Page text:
Property developer Seán Dunne says a "snobbish element" in Ballsbridge opposed his high-rise scheme for the Dublin 4 site.
An Bord Pleanála last week refused permission for Mr Dunne's plan to build a €1.5 billion residential, retail and office development, including a 37-storey tower, on the site of the former Jurys and Berkeley Court hotels which he bought for €450 million.
"At the oral appeal a lot of people and some of the residents referred to themselves as 'people of means'. So I think there is a snobbish element with Ballsbridge, about Ballsbridge. I actually live in Ballsbridge, it is full of very nice people but there are an element of people who think that they speak for Ireland when they speak for Ballsbridge," he said.
Speaking on the Lunchtime with Eamon Keane show on Newstalk, Mr Dunne said the planning process "brought out I suppose to a certain extent the worst of the local residents and councillors working in tandem and fighting against me on the project".
Asked if he was still solvent, Mr Dunne said: "Sean Dunne as an individual is 100 per cent solvent". However, he said "there are not many companies in Ireland today that are probably solvent and that's just a reality of life".
Mr Dunne denied that the project had been motivated by his own ego. "It was never ego. I have a professional pride in everything I do. Development is not about greed, it's about building a country, building an economy. Somebody's got to do it. I was the man who decided to buy this site. I had a vision for it," he said.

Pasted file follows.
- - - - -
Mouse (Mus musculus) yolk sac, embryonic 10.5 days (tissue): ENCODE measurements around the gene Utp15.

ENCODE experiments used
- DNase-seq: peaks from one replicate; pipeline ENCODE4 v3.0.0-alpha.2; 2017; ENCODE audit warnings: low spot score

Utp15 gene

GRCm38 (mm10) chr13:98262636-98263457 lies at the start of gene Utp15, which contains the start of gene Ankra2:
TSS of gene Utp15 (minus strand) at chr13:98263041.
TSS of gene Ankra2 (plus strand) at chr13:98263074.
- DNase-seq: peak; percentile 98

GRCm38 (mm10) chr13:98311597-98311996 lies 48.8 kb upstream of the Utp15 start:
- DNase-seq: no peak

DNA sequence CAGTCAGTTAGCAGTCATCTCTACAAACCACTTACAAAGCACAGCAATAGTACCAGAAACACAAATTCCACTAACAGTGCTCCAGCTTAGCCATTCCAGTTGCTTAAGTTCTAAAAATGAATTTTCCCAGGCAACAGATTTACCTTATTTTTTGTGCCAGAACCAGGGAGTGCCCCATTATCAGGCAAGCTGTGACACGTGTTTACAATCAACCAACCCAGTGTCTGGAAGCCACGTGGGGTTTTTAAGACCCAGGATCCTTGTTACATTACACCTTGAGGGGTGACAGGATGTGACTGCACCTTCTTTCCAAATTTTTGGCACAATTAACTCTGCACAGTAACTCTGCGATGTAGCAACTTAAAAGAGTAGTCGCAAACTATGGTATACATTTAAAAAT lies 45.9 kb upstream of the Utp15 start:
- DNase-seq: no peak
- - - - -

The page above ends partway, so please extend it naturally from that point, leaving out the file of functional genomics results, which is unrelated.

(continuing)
He claimed the construction of the scheme would have created 970 on-site jobs and about the same number off-site for seven years. When the project was finished, 5,400 people would have jobs there, he said. It would have provided €400m to the Dublin economy on an annual basis, "equivalent to about 10 Ireland-England rugby internationals".
He added: "A lot of people have said to me, and a lot of friends have said to me, if an American or a foreign multinational company was coming to Dublin and relocating anywhere including Ballsbridge and creating 5,400 full time jobs, I think it's fair to say there would be a queue of Mercedes back from D4 Hotels all the way back to Government Buildings."
Mr Dunne was also critical of Fine Gael TD for Dublin South East, Lucinda Creighton, who, according to Mr Keane, had described An Bord Pleanála's ruling as "a great day for Ireland".
"If that's her opinion, it's a sad reflection on Fine Gael as a party. I would hope it's not the policy of the leader of Fine Gael but if it is they might come out and confirm it."
Mr Dunne said he was "really shocked" at the An Bord Pleanála ruling and complained of a lack of leadership coming from the organisation. He said his reference to creating a "Knightsbridge" in Dublin had been misunderstood. He had wanted to recreate the ambience rather than the architecture of Knightsbridge.